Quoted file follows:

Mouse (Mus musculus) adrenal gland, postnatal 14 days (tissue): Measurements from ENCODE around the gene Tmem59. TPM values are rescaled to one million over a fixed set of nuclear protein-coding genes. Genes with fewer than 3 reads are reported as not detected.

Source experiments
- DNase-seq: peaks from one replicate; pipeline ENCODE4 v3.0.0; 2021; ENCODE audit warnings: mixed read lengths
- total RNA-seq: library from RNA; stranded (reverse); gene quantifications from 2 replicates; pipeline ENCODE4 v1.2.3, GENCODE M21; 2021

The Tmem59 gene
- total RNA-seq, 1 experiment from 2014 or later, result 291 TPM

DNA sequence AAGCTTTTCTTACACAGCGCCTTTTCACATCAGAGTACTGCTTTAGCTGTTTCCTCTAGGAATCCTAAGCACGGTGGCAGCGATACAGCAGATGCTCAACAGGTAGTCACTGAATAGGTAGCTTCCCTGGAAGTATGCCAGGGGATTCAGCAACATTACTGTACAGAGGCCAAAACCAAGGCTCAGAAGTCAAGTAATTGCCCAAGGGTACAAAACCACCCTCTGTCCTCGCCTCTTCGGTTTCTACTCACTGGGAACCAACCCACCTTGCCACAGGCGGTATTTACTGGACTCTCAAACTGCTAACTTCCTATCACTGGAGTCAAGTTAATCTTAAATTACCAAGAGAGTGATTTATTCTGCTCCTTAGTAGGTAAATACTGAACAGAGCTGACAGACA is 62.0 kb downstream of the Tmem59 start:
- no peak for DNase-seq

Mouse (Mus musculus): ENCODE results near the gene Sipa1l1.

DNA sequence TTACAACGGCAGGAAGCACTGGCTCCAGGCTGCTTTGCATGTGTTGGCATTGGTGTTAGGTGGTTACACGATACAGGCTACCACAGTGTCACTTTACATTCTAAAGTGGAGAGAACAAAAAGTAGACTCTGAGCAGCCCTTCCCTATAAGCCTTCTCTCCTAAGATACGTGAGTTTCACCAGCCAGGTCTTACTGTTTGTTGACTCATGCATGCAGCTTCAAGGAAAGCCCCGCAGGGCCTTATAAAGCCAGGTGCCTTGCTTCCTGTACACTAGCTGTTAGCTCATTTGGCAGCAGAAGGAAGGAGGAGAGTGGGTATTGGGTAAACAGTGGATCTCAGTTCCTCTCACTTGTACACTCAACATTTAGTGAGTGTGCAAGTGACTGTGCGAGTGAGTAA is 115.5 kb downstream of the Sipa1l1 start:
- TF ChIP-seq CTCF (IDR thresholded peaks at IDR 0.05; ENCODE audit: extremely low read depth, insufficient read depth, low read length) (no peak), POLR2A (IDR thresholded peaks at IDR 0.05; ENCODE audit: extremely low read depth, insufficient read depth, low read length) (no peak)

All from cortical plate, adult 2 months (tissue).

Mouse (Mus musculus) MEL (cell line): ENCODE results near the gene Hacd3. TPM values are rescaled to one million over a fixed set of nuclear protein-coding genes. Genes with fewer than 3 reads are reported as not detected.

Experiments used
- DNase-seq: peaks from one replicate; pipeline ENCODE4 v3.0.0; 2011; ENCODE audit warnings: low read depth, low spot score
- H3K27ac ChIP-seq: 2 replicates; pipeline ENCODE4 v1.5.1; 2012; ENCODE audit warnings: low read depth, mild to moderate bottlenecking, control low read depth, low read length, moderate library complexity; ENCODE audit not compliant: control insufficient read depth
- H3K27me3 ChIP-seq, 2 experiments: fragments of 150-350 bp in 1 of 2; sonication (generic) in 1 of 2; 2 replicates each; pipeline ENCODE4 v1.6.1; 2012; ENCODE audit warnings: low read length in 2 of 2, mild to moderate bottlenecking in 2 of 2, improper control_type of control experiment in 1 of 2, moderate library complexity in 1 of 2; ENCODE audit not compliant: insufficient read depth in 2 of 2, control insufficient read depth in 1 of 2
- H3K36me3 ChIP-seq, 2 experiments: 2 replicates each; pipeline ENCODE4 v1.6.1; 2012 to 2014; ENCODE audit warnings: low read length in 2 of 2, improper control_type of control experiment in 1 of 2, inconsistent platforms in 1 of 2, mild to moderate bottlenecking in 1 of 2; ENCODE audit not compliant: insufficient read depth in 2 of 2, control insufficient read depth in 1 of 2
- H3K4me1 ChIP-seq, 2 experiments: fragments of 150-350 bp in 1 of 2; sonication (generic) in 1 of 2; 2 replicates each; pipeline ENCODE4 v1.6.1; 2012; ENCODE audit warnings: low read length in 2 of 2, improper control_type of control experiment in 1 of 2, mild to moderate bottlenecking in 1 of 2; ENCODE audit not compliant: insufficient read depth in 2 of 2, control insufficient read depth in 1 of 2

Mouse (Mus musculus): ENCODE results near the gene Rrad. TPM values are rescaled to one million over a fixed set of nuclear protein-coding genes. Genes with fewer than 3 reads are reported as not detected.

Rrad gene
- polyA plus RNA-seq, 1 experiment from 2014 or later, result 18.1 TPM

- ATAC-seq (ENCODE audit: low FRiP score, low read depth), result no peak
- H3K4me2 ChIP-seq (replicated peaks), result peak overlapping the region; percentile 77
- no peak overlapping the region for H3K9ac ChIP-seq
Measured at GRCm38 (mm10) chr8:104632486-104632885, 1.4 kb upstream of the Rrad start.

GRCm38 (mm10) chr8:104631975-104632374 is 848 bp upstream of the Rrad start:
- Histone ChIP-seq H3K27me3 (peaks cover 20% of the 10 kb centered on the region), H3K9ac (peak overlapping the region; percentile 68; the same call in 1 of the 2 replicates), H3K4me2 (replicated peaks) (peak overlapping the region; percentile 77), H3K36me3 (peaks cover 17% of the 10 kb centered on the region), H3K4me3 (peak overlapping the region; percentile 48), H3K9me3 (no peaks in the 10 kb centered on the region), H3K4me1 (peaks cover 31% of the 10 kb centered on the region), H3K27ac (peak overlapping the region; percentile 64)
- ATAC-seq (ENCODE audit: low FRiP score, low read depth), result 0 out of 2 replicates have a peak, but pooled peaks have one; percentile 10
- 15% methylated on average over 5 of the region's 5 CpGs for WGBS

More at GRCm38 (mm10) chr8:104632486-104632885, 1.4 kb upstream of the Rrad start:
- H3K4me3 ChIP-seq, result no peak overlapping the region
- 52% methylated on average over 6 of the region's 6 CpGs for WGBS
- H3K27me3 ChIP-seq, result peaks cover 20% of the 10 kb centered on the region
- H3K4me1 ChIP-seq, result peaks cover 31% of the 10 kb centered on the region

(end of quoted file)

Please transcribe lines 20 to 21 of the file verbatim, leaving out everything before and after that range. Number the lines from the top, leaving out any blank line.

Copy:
Mouse (Mus musculus): ENCODE results near the gene Rrad. TPM values are rescaled to one million over a fixed set of nuclear protein-coding genes. Genes with fewer than 3 reads are reported as not detected.

Rrad gene